Home News Featured News Three facts about Budget 2014 you might not know

Three facts about Budget 2014 you might not know




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The Singapore government released its 2014 Budget last week. Taking some time to delve http://viz.vslashr.com/budget2014/ through the statistics, we came up with some insights that Singaporeans might not know:

1) Top five spending priorities in the government’s 2014 projected budget?

Here they are:

Defence: 22.2 percent (S$12.6 billion)
Education: 20.3 percent (S$11.5 billion)
Health: 12.6 percent (S$7.1 billion)
Transport: 10.9 percent (S$6.2 billion)
Home Affairs: 7.4 percent (S$4.2 billion)

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Together, these five sectors account for close to three-quarters of the entire 2014 budget.
2) Which sectors have seen the biggest increase from 2008 to 2014?

One big sector which has seen significant budget increase over the years is health.

Their piece of the government budget has increased from 7.1 percent in 2008 to 12.6 percent in 2014. In absolute numbers, their budget has grown more than 2.5 times from S$2.715 billion in 2008 to S$7.115 billion in 2012.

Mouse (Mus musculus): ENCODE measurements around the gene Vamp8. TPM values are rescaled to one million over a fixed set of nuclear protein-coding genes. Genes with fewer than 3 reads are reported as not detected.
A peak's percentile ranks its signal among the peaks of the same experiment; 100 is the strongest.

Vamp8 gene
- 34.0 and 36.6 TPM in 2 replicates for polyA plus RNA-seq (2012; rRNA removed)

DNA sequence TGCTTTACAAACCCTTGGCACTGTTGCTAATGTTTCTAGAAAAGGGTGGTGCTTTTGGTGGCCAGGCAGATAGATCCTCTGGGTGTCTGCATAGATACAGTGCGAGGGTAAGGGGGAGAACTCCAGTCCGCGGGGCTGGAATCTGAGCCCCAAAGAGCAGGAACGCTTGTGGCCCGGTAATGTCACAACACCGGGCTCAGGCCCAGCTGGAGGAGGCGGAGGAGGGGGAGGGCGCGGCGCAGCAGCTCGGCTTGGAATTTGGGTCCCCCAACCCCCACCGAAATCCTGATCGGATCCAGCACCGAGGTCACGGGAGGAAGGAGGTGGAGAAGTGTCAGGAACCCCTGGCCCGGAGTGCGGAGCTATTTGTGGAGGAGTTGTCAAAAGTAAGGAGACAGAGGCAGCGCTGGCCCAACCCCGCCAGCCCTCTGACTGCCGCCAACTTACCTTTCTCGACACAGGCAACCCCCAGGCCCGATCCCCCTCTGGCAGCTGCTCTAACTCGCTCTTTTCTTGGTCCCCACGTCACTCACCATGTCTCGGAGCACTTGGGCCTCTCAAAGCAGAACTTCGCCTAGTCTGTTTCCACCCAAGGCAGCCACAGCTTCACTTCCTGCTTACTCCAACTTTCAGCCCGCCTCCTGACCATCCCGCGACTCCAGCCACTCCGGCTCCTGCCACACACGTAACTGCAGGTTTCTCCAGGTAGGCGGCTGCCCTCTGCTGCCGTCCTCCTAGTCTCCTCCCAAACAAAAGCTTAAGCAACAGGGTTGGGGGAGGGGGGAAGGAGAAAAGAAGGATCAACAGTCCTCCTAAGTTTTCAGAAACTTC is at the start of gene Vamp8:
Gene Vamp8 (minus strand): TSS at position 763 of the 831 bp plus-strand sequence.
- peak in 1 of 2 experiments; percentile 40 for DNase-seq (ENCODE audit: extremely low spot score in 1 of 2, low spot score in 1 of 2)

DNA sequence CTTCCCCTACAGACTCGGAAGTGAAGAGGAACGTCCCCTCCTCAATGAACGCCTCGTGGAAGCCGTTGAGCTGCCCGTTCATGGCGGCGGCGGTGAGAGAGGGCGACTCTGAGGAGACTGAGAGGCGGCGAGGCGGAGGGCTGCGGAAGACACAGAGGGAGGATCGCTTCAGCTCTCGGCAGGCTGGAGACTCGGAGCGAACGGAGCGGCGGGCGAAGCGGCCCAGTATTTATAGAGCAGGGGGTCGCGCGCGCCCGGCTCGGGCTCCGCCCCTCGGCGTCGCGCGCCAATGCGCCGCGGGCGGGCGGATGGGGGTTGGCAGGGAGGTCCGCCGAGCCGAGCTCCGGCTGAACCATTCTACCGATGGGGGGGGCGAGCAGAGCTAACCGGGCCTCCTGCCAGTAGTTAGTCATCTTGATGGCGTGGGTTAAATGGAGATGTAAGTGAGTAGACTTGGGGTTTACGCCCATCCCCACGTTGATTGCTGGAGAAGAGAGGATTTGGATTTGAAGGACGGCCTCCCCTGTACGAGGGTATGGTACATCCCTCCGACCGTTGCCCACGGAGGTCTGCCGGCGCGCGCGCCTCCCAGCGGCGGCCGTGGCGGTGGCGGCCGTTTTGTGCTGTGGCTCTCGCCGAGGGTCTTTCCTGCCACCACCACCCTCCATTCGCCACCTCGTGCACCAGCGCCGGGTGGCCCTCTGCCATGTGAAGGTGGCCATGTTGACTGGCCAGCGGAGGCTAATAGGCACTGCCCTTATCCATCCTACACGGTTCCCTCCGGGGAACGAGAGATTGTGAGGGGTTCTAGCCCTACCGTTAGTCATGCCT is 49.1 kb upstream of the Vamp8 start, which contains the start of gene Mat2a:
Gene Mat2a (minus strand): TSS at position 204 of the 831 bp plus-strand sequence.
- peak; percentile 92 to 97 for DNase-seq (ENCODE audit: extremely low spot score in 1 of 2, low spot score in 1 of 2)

Some small sectors have had staggering increases in budget, even though statistically their budgets are very small compared to the big-ticket items.

For example, Infocomm and Media Development grew from S$81 million in 2008 (0.2 percent of entire budget) to S$584 million in 2014 (1 percent of entire budget), a more than seven-fold increase.

Other small sectors that have seen significant increases include Law, Organs of State and Prime Minister’s Office over the last five years.
3) Where does most of our projected revenue collected by the government come from in 2014?

Most of our revenue comes from three streams:

Corporate Tax: 24.1 percent (S$12.6 billion)
GST: 18.7 percent (S$7.1 billion)
Personal Income Tax: 16.2 percent (S$11.5 billion)

Together, these streams make close to 60 percent of the entire revenue.

Another revenue source that is interesting:

Car owners contribute 8 per cent to the government’s coffers, S$2.95 billion (5.5 per cent of total revenue) for vehicle quotas (COE) and S$1.36 billion (2.5 per cent of total revenue) for vehicle taxes.

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